By the time he died in 1972, exhausted by coffee and cigarettes and barbiturates and neuroses, Oscar Levant had excelled at everything he puts his hand to. He had composed music for Broadway and Hollywood. He had written best-selling volumes of memoirs. He was sought after—even if feared for his acerbic wit—as a dinner guest. His appearances on the JACK PAAR SHOW were legendary. He was celebrated as a pianist, and is still regarded as the best interpreter of George Gershwin’s works. In fact, he was many of these things at once. Harpo Marx remembers Levant reading a book, playing the piano, listening to a record, and singing—all at the same time. He interrupted the singing, but only the singing, to greet his friend.
Kashner and Schoenberger’s biography is not only a loving tribute to a complex man but also an examination of the way in which this man remained, seemingly by an enormous effort of will, on the periphery of every world he inhabited. Levant could have been one of the best songwriters of his generation, or one of the best film composers. Yet success had only to beckon for Levant to flee. His fellow composers Aaron Copland and Arnold Schoenberg though highly of his talents as a purely orchestral composer, yet when one of Levant’s pieces was featured in a concert honoring Schoenberg, Levant could not be bothered to attend.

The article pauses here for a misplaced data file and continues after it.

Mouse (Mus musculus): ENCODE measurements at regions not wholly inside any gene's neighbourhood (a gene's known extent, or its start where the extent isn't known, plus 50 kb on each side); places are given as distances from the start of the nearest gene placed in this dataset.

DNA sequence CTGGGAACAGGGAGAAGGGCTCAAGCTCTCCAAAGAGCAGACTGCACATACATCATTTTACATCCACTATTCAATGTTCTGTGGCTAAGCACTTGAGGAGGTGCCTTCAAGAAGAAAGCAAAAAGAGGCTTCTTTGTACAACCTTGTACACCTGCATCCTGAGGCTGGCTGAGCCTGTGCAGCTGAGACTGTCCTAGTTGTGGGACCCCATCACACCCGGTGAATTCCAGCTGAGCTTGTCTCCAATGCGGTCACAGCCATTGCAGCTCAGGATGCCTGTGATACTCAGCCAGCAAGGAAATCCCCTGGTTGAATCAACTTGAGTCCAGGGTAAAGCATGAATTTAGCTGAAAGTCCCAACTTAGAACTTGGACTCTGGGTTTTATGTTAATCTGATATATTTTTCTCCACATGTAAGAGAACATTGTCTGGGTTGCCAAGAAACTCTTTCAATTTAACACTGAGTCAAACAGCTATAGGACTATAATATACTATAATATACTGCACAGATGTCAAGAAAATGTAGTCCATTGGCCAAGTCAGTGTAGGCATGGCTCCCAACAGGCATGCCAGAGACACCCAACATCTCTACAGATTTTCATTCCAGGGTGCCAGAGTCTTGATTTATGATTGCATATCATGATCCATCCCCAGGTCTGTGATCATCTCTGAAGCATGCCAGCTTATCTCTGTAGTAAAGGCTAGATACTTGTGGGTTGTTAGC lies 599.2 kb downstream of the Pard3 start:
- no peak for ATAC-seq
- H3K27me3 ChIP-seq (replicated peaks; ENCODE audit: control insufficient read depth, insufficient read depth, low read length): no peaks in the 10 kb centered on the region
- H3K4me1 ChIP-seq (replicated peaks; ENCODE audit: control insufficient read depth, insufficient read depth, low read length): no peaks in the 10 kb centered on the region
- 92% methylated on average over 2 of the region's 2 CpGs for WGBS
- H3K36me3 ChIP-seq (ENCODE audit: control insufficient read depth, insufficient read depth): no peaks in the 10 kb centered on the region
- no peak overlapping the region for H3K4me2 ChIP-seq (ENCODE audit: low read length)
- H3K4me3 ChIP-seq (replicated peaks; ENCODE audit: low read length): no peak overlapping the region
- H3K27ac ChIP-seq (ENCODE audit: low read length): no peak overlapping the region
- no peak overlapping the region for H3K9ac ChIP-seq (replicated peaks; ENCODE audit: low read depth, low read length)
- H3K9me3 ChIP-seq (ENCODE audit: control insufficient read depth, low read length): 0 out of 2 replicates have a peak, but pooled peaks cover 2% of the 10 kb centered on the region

The last decades of Levant’s life make for painful reading. Growing increasingly addicted to drugs, he once had to be straitjacketed for incarceration in a psychiatric ward. At this point very little but Levant’s wit had survived, but what a wit! Kashner and Schoenberger’s greatest competition is Levant himself. Jack Paar once asked, “What did you want to be when you were a kid, Oscar?” Levant answered, “An orphan.” That answer speaks volumes.